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Applied Clinical Trials
Updated guidance incorporates the use of a patient-reported outcomes questionnaire-which could enable more endpoints and greater patient stratification for COPD trials.
Chronic obstructive pulmonary disorder (COPD) is on track to be the third-leading cause of death worldwide by 2020. Beyond the currently approved drugs, which treat the symptoms of the disease, there are limited drugs that address the underlying inflammation of COPD or affect disease progression. In May, the FDA issued its first update to the draft guidance on developing drugs for COPD since 2007.
Of note, the guidance includes the use of a patient-reported health-related quality of life questionnaire-The St. George’s Respiratory Questionnaire (SGRQ). According to an FDA press release, the SGRQ has been used extensively since its introduction 20 years ago, and has large support among COPD experts as a key endpoint toward developing new COPD drugs.
Kai-Michael Beeh, MD, founder and medical director of the Respiratory Research Institute in Wiesbaden, Germany, told Applied Clinical Trials the new FDA guidance reflects the knowledge gained in the past nine years since the original draft guidance was released. Beeh says the update allows for other endpoints in COPD trials that are not just granted on lung function. “It’s a step forward and offers encouragement to use stratification in clinical trials and increase the likelihood of success.”
However, diagnosing COPD in patients remains an obstacle. As pointed out in The Lancet Respiratory Medicine Commission’s recent 54-page report, “Meeting the challenge of COPD care delivery in the USA: a multiprovider perspective,” patients report delays in diagnosis of, on average, two years and nine months. Patients cited delay factors including their own belief that early symptoms were due to decreased fitness, being overweight, or ageing, especially those who were current or former smokers.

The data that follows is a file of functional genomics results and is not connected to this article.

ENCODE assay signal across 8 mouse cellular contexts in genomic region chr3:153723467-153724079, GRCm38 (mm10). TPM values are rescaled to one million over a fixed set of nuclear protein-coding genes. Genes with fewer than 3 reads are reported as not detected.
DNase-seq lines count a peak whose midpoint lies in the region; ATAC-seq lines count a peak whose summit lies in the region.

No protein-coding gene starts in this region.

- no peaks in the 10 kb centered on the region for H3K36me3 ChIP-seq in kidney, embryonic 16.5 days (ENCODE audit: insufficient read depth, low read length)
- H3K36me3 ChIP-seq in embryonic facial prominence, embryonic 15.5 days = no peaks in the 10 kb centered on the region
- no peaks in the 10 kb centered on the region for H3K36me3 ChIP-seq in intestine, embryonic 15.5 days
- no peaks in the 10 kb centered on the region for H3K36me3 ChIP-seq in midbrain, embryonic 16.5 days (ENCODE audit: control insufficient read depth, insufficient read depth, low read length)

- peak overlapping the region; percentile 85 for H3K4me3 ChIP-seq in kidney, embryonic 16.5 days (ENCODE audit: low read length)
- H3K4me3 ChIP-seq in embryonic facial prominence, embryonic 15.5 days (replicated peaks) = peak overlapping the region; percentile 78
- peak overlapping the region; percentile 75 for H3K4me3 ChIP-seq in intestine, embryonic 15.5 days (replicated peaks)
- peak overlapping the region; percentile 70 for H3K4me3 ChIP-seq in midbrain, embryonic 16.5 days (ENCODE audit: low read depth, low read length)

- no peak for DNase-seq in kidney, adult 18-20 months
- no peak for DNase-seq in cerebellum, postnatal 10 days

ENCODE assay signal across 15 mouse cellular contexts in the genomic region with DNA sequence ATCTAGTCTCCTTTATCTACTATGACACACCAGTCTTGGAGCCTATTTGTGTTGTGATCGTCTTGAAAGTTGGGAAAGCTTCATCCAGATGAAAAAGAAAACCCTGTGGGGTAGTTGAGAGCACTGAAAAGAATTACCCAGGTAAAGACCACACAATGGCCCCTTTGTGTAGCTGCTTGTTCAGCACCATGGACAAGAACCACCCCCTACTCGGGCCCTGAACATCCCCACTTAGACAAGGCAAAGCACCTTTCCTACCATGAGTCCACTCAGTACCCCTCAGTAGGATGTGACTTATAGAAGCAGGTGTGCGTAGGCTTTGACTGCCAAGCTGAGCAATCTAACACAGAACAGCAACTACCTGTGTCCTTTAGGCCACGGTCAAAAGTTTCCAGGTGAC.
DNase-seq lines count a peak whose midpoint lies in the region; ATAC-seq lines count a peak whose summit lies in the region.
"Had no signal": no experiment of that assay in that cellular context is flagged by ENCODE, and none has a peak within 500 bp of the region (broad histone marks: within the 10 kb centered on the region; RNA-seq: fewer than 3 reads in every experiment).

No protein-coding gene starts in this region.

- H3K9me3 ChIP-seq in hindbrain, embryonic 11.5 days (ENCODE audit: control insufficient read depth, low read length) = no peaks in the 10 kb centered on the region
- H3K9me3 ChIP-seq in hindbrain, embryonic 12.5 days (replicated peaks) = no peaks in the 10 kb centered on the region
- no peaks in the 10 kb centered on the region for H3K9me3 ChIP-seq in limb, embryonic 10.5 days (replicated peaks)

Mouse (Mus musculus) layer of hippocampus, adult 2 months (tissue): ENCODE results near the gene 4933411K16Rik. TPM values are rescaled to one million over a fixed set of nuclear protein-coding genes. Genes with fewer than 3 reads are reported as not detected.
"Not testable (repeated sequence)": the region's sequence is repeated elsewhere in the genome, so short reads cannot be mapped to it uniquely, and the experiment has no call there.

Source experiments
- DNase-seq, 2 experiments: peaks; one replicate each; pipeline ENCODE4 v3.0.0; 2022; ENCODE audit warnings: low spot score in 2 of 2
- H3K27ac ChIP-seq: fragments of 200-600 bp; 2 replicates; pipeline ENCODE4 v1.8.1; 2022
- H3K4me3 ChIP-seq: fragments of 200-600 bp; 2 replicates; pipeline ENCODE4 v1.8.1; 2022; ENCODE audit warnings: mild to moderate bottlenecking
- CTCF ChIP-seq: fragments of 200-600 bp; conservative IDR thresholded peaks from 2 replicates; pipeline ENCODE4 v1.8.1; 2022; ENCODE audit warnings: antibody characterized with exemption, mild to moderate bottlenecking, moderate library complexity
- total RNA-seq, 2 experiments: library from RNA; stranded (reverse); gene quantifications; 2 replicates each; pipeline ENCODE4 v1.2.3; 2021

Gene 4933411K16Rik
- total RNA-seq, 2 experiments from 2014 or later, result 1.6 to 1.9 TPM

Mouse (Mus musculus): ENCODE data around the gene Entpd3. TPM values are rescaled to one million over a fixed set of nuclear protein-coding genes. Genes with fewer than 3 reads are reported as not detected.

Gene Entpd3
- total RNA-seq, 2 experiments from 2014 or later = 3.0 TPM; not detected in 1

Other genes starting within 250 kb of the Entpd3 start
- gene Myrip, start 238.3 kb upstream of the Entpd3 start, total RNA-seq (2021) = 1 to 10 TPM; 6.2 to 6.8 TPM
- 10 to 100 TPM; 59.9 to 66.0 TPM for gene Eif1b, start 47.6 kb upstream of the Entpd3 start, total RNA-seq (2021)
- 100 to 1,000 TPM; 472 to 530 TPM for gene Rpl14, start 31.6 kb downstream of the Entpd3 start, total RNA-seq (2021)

Another problem, according to the report, is the spirometer, which measures forced expiratory volume (FEV) to determine lung function. Primary care providers note they lack trained staff, training for results interpretation, and in-office time to conduct spirometry tests, which can lead to both under- or over-diagnosis of COPD. Achim Schuelke, EVP of Respiratory at ERT Research, told Applied Clinical Trials that spirometer use in clinical trials would suffer the same fate if left to untrained staff and interpretation.